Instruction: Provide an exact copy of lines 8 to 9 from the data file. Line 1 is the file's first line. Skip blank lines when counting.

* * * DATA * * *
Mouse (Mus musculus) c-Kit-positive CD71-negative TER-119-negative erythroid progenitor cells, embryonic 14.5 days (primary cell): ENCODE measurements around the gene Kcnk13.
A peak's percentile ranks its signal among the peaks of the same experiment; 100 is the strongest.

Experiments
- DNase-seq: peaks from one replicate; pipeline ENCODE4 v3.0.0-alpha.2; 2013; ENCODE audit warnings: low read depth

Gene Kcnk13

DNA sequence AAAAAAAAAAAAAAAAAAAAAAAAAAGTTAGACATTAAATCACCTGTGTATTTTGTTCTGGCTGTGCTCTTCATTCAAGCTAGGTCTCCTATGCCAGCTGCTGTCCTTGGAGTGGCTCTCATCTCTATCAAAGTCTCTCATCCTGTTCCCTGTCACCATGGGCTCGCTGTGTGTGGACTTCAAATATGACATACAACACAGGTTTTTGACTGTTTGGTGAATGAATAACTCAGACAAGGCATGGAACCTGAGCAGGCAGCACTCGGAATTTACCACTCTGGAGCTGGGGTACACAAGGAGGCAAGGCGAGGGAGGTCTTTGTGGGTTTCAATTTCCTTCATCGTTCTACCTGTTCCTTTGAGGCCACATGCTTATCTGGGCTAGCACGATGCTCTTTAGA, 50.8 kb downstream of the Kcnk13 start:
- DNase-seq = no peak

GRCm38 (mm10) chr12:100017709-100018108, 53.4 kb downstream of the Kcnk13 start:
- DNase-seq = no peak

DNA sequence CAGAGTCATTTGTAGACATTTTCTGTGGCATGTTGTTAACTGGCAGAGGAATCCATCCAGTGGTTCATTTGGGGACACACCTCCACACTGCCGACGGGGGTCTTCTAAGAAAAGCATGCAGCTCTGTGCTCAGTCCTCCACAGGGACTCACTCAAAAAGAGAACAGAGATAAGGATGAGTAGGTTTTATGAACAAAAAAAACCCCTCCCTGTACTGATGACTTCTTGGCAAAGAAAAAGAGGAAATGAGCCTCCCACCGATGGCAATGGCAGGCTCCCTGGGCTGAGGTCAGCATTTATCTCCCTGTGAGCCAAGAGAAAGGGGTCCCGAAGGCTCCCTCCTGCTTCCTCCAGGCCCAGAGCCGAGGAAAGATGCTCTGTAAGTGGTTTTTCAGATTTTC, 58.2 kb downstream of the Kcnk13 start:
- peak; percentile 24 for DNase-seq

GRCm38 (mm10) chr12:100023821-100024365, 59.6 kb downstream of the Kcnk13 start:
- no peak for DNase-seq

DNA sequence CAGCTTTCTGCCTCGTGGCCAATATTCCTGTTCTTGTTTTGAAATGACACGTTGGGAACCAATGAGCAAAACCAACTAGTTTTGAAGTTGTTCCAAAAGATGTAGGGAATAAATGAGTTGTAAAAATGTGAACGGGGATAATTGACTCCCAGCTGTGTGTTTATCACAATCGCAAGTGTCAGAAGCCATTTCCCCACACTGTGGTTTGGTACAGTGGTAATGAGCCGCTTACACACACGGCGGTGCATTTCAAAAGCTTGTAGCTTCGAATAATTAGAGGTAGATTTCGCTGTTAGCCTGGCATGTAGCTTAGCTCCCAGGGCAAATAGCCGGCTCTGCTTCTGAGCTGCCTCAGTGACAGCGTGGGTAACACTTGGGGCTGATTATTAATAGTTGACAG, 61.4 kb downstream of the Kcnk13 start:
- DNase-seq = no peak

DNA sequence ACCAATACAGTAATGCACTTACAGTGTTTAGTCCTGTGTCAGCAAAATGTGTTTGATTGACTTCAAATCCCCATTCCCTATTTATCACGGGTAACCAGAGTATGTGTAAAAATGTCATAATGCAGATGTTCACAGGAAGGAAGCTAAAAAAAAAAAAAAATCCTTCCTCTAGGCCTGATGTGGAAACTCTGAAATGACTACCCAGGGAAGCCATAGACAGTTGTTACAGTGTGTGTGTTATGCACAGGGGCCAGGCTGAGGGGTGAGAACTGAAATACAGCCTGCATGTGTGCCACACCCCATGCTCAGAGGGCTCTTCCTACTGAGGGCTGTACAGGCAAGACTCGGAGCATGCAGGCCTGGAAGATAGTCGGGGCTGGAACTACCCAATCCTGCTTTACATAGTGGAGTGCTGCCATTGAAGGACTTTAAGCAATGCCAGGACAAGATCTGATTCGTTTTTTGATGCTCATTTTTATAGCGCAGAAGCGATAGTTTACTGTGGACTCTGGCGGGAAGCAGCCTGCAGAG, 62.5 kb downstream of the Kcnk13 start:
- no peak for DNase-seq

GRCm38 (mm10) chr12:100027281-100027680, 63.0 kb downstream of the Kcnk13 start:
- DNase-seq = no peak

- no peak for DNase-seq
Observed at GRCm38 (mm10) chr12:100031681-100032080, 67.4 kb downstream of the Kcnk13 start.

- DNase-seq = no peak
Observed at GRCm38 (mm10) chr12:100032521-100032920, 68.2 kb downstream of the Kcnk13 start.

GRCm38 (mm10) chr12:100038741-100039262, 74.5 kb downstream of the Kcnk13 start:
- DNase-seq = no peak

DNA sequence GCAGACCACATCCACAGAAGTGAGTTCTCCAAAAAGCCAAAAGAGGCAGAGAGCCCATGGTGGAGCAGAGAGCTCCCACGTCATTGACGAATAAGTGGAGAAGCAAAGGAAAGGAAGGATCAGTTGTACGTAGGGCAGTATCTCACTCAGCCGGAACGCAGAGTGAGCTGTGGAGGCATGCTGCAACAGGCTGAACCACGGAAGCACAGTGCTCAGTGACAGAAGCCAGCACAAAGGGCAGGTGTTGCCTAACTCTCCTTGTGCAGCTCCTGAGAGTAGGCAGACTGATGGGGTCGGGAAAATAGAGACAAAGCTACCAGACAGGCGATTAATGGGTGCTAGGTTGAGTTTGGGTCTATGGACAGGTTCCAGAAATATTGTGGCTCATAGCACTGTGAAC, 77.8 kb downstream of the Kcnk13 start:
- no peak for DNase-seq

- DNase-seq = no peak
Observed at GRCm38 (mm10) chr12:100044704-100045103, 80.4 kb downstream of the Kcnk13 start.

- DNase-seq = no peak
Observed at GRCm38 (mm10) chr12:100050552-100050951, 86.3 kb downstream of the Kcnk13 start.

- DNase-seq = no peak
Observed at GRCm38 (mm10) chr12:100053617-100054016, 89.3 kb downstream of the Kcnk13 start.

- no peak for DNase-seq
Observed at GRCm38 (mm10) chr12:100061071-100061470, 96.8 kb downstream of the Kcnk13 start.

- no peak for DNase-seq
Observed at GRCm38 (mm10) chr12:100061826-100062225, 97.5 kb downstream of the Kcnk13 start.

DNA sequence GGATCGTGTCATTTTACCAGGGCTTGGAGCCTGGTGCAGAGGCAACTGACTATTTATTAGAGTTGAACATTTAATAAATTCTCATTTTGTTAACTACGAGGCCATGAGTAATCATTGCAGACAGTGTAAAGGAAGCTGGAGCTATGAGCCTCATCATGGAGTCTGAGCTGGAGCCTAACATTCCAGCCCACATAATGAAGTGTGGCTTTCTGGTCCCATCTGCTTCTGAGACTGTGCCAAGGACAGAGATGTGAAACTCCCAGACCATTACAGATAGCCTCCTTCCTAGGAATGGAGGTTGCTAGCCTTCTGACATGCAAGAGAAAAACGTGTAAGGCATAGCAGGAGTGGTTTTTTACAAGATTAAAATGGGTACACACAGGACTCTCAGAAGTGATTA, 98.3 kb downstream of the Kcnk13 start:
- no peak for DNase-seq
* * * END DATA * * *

GRCm38 (mm10) chr12:100017709-100018108, 53.4 kb downstream of the Kcnk13 start:
- DNase-seq = no peak